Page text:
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Dorte: Where Do We Go Next

In our InterNations Recommended Blog section we let you take the spotlight! Expat life in general is, of course, a perfect breeding ground for great, user-generated reads, and life in boston makes no exception. Take your time and browse the great blogs showcased in this article!

Please tell us a little bit about yourself. Who you are, where you come from, when you moved to Boston, etc.

My name is Dorte, and I left Denmark, my home country, a little over 6 years ago. After three years in Los Angeles, we relocated to Vienna, Austria and have recently arrived to Boston. I’m married to a researcher, Bjarni from Iceland, and we are the happy parents to 2-year old Anna Silja. I have a degree in social work and anthropology and have specialized in the diverse lifestyles and motivations of highly skilled migrants or expatriates. Although I’m currently a stay-at-home mom, I hope I can continue to nurture my professional interests, and being surrounded by lots of other expats, I don’t feel like I need to go far to learn and be reminded about the special nature of making a home away from home with all that includes.

When and why did you decide to start blogging about your experiences?

We started a blog, when we first moved overseas in 2006. It was initially a way to share our experiences with family and friends back home. It additionally turned out to be a great way for us to keep track of our experiences and thoughts along the way, so there has been a personal motivation to keep it up and continue as we moved to other places. I find that it’s a great way and at times even therapeutic way to reflect about the ups and downs that are part of a move and temporary settlement.

Do you have any favorite blog entries of yours?

My blog is mostly pictures with limited text. When I manage to actually write more than just a couple of lines regarding issues related to the expat way of life and how that develop me as a person, or us a family, those are the ones I like the most.

Tell us about the ways your new life in Boston differs from that back home. Did you have trouble getting used to the new circumstances? Did you experience culture shock?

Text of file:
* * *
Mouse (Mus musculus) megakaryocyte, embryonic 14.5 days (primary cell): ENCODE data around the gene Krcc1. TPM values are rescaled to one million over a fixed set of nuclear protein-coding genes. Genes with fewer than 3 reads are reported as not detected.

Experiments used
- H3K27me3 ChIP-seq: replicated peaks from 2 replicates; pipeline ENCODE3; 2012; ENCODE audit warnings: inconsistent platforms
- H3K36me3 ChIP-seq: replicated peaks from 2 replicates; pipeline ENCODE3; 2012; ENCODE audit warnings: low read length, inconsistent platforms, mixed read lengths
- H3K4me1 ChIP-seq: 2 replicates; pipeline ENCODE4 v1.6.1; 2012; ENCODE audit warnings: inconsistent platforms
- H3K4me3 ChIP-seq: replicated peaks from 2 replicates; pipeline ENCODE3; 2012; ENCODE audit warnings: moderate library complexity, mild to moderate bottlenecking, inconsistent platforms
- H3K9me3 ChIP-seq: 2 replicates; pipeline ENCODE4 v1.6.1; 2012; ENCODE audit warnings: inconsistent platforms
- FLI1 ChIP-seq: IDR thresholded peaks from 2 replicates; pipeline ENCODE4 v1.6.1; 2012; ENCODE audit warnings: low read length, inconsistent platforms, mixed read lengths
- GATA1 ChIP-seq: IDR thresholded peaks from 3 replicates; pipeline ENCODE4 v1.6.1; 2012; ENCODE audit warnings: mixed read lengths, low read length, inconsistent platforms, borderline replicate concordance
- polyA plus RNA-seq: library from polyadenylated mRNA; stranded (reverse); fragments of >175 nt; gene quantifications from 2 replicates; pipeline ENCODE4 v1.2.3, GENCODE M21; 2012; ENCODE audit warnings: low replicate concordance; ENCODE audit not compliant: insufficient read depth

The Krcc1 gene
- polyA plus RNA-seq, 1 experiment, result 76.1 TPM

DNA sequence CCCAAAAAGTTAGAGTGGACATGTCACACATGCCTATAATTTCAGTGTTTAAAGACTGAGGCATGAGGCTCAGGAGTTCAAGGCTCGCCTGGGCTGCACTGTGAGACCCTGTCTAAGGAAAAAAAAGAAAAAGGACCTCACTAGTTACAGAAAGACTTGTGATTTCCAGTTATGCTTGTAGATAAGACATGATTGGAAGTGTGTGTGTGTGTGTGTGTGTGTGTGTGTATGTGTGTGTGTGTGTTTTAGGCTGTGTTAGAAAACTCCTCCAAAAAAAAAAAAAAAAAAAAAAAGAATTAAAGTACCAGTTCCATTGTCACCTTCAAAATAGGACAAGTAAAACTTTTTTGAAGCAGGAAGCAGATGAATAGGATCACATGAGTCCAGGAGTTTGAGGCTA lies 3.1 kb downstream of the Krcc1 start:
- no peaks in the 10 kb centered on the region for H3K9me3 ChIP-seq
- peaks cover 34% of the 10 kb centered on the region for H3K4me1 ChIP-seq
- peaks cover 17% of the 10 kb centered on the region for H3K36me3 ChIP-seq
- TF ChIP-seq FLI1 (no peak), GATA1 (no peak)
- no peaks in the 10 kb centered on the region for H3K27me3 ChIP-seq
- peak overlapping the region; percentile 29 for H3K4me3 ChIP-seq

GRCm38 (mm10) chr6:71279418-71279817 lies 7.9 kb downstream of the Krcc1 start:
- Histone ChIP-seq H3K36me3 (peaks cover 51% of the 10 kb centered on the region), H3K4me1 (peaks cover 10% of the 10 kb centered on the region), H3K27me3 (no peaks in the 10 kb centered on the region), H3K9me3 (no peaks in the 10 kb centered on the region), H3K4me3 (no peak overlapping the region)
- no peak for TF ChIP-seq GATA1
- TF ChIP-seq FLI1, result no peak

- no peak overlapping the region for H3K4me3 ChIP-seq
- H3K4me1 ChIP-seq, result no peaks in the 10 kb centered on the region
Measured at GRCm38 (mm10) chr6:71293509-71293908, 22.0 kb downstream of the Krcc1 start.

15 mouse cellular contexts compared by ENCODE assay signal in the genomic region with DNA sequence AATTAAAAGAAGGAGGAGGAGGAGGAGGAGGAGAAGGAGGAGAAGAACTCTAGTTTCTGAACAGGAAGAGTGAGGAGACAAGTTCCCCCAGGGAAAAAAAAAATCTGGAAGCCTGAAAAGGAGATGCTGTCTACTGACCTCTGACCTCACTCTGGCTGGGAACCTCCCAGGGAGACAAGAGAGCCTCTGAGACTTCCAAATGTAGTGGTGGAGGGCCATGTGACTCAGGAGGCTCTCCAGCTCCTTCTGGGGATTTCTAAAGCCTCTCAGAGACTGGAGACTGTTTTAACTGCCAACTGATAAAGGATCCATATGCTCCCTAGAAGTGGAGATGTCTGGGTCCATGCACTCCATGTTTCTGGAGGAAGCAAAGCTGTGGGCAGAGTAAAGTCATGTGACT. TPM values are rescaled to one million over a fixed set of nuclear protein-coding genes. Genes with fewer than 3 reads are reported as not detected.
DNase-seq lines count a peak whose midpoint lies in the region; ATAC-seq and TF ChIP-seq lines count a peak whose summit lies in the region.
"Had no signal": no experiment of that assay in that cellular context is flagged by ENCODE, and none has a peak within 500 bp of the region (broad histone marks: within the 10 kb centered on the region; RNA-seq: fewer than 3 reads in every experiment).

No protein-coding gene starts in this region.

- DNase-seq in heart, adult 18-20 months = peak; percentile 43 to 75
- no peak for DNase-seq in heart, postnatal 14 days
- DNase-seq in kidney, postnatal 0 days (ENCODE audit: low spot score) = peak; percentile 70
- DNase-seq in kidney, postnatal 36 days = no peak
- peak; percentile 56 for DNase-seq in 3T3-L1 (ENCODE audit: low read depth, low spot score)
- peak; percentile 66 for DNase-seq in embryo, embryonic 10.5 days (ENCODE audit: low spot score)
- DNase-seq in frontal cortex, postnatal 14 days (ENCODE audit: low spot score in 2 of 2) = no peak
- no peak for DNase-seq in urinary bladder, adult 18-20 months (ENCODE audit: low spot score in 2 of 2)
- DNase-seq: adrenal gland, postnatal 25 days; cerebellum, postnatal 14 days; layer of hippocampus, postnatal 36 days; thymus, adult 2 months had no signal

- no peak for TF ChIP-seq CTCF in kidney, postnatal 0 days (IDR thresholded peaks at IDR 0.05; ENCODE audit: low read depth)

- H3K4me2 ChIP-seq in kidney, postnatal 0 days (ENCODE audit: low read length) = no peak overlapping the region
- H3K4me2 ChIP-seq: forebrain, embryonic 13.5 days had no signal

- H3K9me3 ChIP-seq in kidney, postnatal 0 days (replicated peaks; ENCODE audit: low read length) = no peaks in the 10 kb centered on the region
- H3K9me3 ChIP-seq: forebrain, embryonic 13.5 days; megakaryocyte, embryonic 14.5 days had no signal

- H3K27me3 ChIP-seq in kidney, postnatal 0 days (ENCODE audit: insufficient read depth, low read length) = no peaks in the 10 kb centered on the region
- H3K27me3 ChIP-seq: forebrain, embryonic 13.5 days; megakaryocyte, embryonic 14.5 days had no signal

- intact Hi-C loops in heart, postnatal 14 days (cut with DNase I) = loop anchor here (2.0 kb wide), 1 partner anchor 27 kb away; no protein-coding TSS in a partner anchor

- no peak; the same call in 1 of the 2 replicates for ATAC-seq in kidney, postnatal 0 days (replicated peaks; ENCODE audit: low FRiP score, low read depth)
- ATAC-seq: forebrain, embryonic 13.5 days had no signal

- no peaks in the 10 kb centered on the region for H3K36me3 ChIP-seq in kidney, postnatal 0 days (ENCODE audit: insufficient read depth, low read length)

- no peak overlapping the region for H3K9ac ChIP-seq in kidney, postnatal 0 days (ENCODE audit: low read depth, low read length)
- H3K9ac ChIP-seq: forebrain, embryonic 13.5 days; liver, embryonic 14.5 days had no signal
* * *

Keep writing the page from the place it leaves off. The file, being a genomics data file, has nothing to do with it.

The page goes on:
We are approaching our four-month mark in Boston so we are still in the process of adjusting and sorting out our options. The biggest difference is currently to be a stay-at-home mom. Coming from Vienna, where childcare is cheap and quite easily accessible we are rather shocked about the prices here. Having lived in the US before (Los Angeles) though, I think we had a pretty good idea about what to expect, how to interact with the local population etc. And in general I find the US to be a very easy place to move to. We already speak the language, people are generally incredibly friendly and easy to get to know, and there are a lot of other foreigners who are fairly new to the area just like us, and who happily share their experiences about all the do’s and don’ts in Boston.  

Do you think you were fully prepared for what awaited you in Boston? If you could, would you change some decisions/preparations you made?

We were extremely busy right up until our move, so we didn’t have time to really prepare anything but the actual move. Settling in has been incredibly easy though, which is probably both because we have lived in the US before and didn’t need to go through the hassle of getting social security, opening bank accounts, ensuring a good credit history etc. In addition my husband’s workplace has provided a lot of opportunities and community for family members, so until now everything has thankfully worked out very well.

Which three tips would you like to give future expats before they embark on their new life in Boston?

  • Boston is totally doable without a car. We use Zipcar, take the T and busses and it works smooth (Perhaps I’ll long for our own car when the cold season comes?)
  • Be prepared for a pricy stay. Housing is expensive!
  • The driving culture in Boston is bad! (Be aware of drivers running red lights and stop signs, and those behind you get impatient and honk the horn or yell out the window if you don’t do the same.)

How is the expat community in Boston? Did you have a hard time finding like-minded people or fellow expats?

It’s a university town with students and researchers arriving from near and far. It is this international academic community we have connected with through my husband’s workplace, and I have been positively surprised to find so many other women/mother’s who are in the exact same situation as myself, which honestly is a big a relief.

How would you summarize your expat life in Boston in a single, catchy sentence?

So far has Boston proven to be a welcoming, easily accessible and enjoyable city with a large expat community that ensures an easy transition into a new life on the American East Coast.

Guillaume De Faloix

"Everyone told me I had to attend an InterNations event here in Boston. I finally did, and from then, I didn't miss a single one."

Raquel Santos

"Friendly Ambassadors, various local scouts, great events - InterNations is one big happy family of expats here in Boston."

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